Without a new book Bill Bryson fell from 33rd to 91st on the chart, but still took in £1.7m. Richard Dawkins' The Greatest Show on Earth (Bantam) did not have the same impact that The God Delusion had a few years ago, but the hb did take in £846,000, lifting the botherer of God-botherers up 57 places to 94th overall and £1.7m.
The big gains for the top children's authors were for Meyer, Donaldson and "Adam Blade", the pseudonym of four authors who write the Beast Quest series. Incidentally, the "bio" for Blade on the Working Partners-backed website is a hoot; Blade supposedly is a twenty-something from Kent with two exotic pets—Ziggy the tarantula and Omar the Capuchin monkey. The series sells strongly across the board—35 titles in the Top 5,000—plus Blade co-authored a World Book Day title that sold 169,000 copies.
Francesca Simon and Jacqueline Wilson are joined at the hip for the second year in a row. They both lost about 24% year on year in value terms, but remain in 14th and 15th place respectively overall. Sales of the Horrid Henry Annual were up for Simon, but nothing matched the success of 2008's Horrid Henry Robs the Bank (Orion Children's), which hifted 157,000 copies. For Wilson, her 2009 hardbacks—the memoir My Secret Diary (65,000) and the Victorian kids' novel Hetty Feather (115,330)—did not sell as well as the more straightforward 2008 offerings My Sister Jodie (134,000) and Cookie (144,000).
Last year's 40th anniversary of The Very Hungry Caterpillar (Puffin)—one of BookScan's "Evergreens", the elite list of now just nine books that have never fallen out of the TCM top 5,000—helped boost Eric Carle's sales 92% to £2.5m, and vault him 74 places up the overall list to 54th.
Sadly, we have some new names on our list of top dead authors. Larsson, famously, died in 2004 before seeing any of his books in print. Jade Goody's popularity meant her very public death last spring led to some very good book sales, with hits for John Blake (Jade: Fighting to the End) and HarperCollins (Forever in my Heart). A book from another celebrity cancer victim, Patrick Swayze, was also a hit, with Simon & Schuster releasing his Hollywood memoir just days after his death last autumn.
But most of the dead are long enduring, cherished brands and classic authors who pop up on school and university reading lists. Blyton was our top dead author last year, but she suffers a hit on a general backlist decline: 28 of her books made the 2009 Top 5,000, compared to 35 in 2008. This perhaps begs the question of whether the nostalgia boom of the past few years is going bust. Publishers take note.
Walking guide guru Alfred Wainwright gets a boost, aided in part by the recessionary "staycation" phenomenon. Agatha Christie, pushed just out of the top 10 by the new faces, had a big drop, down 43%, to £1.2m and 134th overall. Like Blyton, she suffered a backlist malaise.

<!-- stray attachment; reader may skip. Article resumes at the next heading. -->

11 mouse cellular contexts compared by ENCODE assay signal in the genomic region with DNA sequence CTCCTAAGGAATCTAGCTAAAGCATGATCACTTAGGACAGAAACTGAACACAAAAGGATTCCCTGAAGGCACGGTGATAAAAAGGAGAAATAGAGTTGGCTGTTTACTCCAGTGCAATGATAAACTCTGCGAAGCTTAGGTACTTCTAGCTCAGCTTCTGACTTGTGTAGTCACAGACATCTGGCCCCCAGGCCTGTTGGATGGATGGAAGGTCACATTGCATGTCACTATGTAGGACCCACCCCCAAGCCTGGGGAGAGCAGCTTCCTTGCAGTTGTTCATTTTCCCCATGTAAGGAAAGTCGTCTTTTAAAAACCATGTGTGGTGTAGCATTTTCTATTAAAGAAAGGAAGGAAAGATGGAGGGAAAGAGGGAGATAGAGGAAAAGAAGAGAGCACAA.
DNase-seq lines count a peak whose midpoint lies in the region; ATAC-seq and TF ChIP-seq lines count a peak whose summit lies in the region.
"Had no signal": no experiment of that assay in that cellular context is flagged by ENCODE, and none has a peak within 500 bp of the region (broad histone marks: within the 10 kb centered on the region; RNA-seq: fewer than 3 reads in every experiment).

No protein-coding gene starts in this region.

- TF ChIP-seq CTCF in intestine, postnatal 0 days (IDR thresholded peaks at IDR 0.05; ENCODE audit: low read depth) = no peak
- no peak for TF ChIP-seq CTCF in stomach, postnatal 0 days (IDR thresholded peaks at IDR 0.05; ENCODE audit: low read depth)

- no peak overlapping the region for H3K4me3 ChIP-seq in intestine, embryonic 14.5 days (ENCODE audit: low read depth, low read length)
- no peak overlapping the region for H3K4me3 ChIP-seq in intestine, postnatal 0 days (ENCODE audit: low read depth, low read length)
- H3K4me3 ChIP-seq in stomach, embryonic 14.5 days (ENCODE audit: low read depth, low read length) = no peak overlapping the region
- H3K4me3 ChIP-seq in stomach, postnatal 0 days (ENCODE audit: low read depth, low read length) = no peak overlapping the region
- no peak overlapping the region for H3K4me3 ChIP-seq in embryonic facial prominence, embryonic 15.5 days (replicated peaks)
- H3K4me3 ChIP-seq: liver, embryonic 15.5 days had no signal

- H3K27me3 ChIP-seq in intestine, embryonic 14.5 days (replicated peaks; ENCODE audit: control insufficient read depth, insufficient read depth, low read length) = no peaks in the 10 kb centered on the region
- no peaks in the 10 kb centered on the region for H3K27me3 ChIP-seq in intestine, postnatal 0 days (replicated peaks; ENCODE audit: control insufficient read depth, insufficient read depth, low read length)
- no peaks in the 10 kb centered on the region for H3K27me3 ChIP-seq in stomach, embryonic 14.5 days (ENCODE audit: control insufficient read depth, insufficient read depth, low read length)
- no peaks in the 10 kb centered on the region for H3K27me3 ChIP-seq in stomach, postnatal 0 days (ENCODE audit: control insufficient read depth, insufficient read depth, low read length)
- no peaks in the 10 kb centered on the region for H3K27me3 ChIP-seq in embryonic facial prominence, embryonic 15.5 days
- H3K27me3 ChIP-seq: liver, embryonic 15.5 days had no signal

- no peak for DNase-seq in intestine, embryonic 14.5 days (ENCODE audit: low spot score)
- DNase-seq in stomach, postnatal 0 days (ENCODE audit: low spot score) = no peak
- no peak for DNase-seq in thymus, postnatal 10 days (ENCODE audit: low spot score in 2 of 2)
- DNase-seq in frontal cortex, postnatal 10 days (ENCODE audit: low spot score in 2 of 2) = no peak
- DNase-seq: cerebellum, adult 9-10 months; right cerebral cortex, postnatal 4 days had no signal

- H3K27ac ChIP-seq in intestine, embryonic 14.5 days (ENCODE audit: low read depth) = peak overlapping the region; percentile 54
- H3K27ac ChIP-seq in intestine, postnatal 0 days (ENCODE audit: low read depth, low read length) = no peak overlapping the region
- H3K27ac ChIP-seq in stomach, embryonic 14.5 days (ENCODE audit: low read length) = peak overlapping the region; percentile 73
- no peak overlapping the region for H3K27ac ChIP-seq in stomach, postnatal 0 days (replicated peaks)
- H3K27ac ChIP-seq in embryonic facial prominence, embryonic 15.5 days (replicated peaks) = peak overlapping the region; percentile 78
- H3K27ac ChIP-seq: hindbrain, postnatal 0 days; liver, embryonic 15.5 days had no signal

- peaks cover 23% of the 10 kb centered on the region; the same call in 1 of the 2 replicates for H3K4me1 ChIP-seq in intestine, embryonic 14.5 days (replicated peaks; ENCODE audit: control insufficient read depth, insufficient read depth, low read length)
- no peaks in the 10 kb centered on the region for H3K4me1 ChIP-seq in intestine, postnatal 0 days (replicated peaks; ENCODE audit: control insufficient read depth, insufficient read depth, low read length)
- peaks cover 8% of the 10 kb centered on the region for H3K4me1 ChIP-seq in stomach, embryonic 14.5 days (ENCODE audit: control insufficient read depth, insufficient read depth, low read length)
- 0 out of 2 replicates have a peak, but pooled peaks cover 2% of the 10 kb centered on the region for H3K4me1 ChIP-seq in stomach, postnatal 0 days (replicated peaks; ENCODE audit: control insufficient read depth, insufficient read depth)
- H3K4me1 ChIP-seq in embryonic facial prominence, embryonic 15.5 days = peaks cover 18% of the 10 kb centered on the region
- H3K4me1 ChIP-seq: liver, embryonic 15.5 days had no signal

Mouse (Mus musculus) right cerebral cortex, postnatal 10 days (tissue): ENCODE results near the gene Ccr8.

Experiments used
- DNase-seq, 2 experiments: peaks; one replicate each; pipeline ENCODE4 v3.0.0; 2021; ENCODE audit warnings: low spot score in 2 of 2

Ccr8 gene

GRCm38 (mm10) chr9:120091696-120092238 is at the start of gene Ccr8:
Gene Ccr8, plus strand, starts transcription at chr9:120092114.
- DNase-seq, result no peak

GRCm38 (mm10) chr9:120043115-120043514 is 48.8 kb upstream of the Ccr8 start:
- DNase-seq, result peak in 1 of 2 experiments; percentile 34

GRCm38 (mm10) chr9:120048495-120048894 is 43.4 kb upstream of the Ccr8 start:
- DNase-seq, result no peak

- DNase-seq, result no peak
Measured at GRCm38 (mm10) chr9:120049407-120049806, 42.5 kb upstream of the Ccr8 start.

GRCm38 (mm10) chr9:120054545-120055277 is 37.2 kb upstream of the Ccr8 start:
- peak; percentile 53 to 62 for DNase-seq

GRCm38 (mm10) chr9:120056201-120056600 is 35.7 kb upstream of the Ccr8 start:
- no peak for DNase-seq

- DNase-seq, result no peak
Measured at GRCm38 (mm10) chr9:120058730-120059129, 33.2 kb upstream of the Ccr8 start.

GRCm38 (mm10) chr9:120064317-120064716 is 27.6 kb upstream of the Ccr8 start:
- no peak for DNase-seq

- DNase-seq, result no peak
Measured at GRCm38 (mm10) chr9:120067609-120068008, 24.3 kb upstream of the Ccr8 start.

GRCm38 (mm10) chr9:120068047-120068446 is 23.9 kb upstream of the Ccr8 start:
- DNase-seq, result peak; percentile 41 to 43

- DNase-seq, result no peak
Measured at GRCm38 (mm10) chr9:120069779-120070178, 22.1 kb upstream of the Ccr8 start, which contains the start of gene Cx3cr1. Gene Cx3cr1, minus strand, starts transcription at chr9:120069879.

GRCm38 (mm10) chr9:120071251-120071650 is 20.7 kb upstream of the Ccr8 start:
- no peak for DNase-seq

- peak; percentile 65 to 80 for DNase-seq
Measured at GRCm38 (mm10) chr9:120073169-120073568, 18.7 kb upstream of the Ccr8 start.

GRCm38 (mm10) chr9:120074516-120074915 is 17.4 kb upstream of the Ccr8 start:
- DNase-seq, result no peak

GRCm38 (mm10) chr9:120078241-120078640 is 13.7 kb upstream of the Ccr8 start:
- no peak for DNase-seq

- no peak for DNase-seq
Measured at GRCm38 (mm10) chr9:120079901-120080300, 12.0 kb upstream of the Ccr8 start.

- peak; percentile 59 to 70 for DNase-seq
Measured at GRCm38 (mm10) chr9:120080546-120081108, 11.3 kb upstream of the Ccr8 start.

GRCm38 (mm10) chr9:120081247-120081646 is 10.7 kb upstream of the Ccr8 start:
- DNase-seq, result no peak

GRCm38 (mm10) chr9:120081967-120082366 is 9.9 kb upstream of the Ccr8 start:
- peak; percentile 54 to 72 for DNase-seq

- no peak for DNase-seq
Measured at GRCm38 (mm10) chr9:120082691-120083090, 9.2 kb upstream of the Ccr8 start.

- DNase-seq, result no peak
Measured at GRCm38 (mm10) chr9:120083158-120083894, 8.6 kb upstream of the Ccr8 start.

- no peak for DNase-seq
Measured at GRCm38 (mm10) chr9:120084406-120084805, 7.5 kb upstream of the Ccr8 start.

Further along, the Leonardo DiCaprio and Kate Winslet film version of Richard Yates' Revolutionary Road helped Vintage sell almost 169,000 copies in all editions, propelling him up 706 places to 138th, and £1.2m. The next two spaces behind Yates are occupied by George Orwell and Charles Dickens (both £1.2m). J R R Tolkien took a 65% fall, tumbling from 80th overall to 149th and £1.1m.
For the literary prize authors top 10 we have limited ourselves to the top adult British and American awards (Booker, Costa, Orange, Pulitzer, etc). As seen on previous pages, Mantel cracks the overall top 50 with outstanding growth on the back of this year's Booker win, while 2008 winner Aravind Adiga continued to sell extremely well. Sebastian Barry's Costa-winning The Secret Scripture (Faber) saw him rocket from £208,000 in 2008 to almost £2m last year. The paperback edition of Marilynne Robinson's Orange Prize-winning Home (Virago) accounted for almost 70% of her TCM value total.
Ian McEwan, with no new book understandably slumped—he took in £4.1m last year and was 31st overall—but his backlist proved resilient. Cormac McCarthy had the No Country for Old Men tie-in in 2008. With the film version of The Road (both Picador) just recently released in cinemas, this total may pick up in 2010. Past Costa winner William Boyd and Booker winner Margaret Atwood returned with new hardbacks.
Carol Ann Duffy's massive increase has nothing to do with her 2005 T S Eliot Prize win and all to do with her becoming the Poet Laureate. The first woman in the post has proved a breath of fresh air after unctuous Andrew Motion, and the reading public have responded.
With Stieg Larsson shattering the single year record for an author in translation, is the UK ready to fully embrace foreign language literature? Well, maybe not, but 2009 was one of the better years for this category.
It would have been difficult for Carlos Ruiz Zafón to reach the heights of Richard & Judy-boosted The Shadow of the Wind, but Weidenfeld are probably content with the totals he took in, largely from Angel's Game. Bernhard Schlink's sales were helped by The Reader film tie-in, while Henning Mankell saw a rise off the back of "Wallander", the Kenneth Brannagh-starring BBC TV mini-series. Old reliable Paulo Coelho—he sold £15.4m worth of books in the Noughties—exceeded the £1m mark.
There are a couple of non-household names on the list. Michele Giuttari is the former head of Florence's police whose gritty Abacus-published Italian noirs are gaining in popularity. Never heard of Masashi Kishimoto? Plenty of spotty comics-obsessed kids have. He is the Japanese manga artist and creator of the Naruto series.
Just missing out on the translated top 10 is Roberto Bolaño, the cult Chilean novelist who died in 2003. The publication of his 2666 to rapturous critical acclaim was one of the literary highlights of the year. He shifted almost £541,000, not bad for a translated high-end literary fiction. Picador has 10 other previously untranslated into English Bolaños in the pipeline.